Argentinian man jailed for possessing more than 4,000 files of child abuse material

Wed 17-05-2023 11:13 am AEST

Editor’s Note: Photos from the arrest and audio grabs from AFP Detective Acting Sergeant Adam Barcham are available via hightail.

An Argentinian national was sentenced to three years’ imprisonment by the Sydney Downing Centre District Court on 15 May 2023 for secretly filming children and possessing thousands of child abuse material files.

The man, 44, was charged with multiple child abuse-related offences by the AFP after Australian Border Force (ABF) officers searched his baggage at Sydney International Airport and located child abuse material on multiple electronic devices.

He arrived into Sydney from Singapore on 21 May 2022 and was selected for a routine baggage examination where ABF officers located a tablet, mobile phone, hard drive, 11 micro-SD cards and six USBs, some with child abuse material on them.

On identification of possible child abuse material, ABF officers reported the matter to the AFP, which seized the devices for further examination and arrested the man for possessing child abuse material.

More than 4,000 child abuse material files were located on the tablet, mobile phone, hard drive, eight micro-SD cards and one USB, including photos and videos recorded by the offender.

Further examination of the child abuse material in one of the devices resulted in three children being rescued in the Philippines in March 2023.

The rescue operation was conducted by the Anti-Human Trafficking Division (AHTRAD) of the National Bureau of Investigation (NBI) based on AFP International Command in the Philippines facilitating the referral of information into the Philippine Internet Crimes Against Children Centre (PICACC).

The man pleaded guilty to four offences at the Sydney Downing Centre District Court on 21 December 2022.

  • One count of import tier 2 goods, contrary to section 233BAB of the Customs Act (Cth);
  • One count of possess or control child abuse material, obtained or accessed using a carriage service, contrary to section 474.22A(1) of the Criminal Code Act 1995 (Cth);
  • Once count of possess child abuse material, contrary to section 91H of the Crimes Act (NSW); and
  • One count of record intimate image without consent, contrary to section 91P of the Crimes Act (NSW).

The man was sentenced to three years’ imprisonment, with a non-parole period of one year and six months. He is eligible for release on 20 November 2023.

AFP Detective Acting Sergeant Adam Barcham said there is no one agency that can tackle the spread of child abuse material alone.

“The AFP works closely with its law enforcement partners to identify offenders and hold them accountable for their actions,” Det-A/Sgt Barcham said.

“It is through strong partnerships that we can stop offenders from aiding an industry that treats children like commodities to be abused and exploited.” 

AFP Acting Liaison Officer Philippines, Detective Acting Sergeant Natalie Roesler said the AFP worked closely with its partners in the Philippines to share information and identify vulnerable children.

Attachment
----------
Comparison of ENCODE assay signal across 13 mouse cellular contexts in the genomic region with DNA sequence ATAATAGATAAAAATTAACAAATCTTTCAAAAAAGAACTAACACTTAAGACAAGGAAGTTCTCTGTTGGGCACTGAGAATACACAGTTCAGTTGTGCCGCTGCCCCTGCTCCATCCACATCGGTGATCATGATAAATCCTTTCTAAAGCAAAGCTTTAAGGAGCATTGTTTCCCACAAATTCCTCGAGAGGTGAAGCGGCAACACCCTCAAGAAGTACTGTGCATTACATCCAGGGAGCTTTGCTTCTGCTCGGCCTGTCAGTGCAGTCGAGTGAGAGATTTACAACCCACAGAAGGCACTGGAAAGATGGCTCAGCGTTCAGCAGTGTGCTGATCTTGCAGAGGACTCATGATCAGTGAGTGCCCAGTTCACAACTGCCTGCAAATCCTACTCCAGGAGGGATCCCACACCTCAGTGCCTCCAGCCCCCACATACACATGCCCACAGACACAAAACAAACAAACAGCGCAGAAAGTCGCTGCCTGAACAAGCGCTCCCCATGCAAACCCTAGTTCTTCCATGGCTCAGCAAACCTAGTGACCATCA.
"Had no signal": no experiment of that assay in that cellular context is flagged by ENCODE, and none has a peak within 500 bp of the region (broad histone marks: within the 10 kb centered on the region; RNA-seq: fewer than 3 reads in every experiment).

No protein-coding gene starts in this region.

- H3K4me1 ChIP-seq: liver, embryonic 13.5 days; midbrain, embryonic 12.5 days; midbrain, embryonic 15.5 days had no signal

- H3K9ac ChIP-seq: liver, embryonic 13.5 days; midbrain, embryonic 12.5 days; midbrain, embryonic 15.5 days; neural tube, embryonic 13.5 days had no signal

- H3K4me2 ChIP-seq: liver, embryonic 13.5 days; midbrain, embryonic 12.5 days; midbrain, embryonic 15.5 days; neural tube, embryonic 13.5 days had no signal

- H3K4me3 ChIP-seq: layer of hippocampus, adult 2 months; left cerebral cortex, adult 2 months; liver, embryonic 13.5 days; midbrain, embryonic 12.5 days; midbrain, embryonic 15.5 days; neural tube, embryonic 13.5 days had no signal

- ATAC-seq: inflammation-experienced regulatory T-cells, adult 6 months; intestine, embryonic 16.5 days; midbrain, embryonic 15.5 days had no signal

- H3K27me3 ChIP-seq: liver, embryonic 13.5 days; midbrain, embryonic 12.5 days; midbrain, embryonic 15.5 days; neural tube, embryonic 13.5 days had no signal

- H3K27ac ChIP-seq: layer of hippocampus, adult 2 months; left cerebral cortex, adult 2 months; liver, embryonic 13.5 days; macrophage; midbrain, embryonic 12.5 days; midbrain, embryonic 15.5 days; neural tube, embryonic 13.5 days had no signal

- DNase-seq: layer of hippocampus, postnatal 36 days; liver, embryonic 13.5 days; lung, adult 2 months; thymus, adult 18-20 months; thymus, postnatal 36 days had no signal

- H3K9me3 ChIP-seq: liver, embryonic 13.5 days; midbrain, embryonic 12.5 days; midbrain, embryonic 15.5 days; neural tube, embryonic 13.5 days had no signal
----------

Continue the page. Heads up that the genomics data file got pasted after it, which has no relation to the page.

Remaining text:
“The AFP, as one of five founding agencies and partner of the Philippine Internet Crimes Against Children Centre (PICACC), continues close cooperation with PICACC partner agencies in driving a collaborative response to counter the exploitation of children in the region,” Det-A/Sgt Roesler said.

ABF Superintendent Brett Totten said the sentencing outcome reinforced the importance of ABF officers at the border acting on the suspected importation of child abuse material.

“ABF officers located a substantial amount of child abuse material on digital devices in this passenger’s luggage, referring the matter to the AFP for further investigation and international disruption,” Superintendent Totten said.

“Locating and removing child victims from further harm is the most important element of these investigations. The ABF continues to work side by side with our law enforcement partners to prevent child exploitation wherever it occurs.”

The AFP and its partners are committed to stopping child exploitation and abuse and the Australian Centre to Counter Child Exploitation (ACCCE) is driving a collaborative national approach to combatting child abuse.

The ACCCE brings together specialist expertise and skills in a central hub, supporting investigations into online child sexual exploitation and developing prevention strategies focused on creating a safer online environment.

Members of the public who have information about people involved in child abuse are urged to contact the ACCCE at If you know abuse is happening right now or a child is at risk, call police immediately on 000.

If you or someone you know is impacted by child sexual abuse and online exploitation, support services are available at

Research conducted by the ACCCE in 2020 revealed only about half of parents talked to their children about online safety. Advice and support for parents and carers about how they can help protect children online can be found at, an AFP-led education program designed to prevent online child sexual exploitation.

For more information on the role of the ACCCE, what is online child sexual exploitation and how to report it visit

Note to media:


The correct legal term is Child Abuse Material – the move to this wording was among amendments to Commonwealth legislation in 2019 to more accurately reflect the gravity of the crimes and the harm inflicted on victims.

Use of the phrase ‘child pornography’ is inaccurate and benefits child sex abusers because it:

  • indicates legitimacy and compliance on the part of the victim and therefore legality on the part of the abuser; and
  • conjures images of children posing in 'provocative' positions, rather than suffering horrific abuse.

Every photograph or video captures an actual situation where a child has been abused.

Media enquiries:

AFP Media: (02) 5126 9297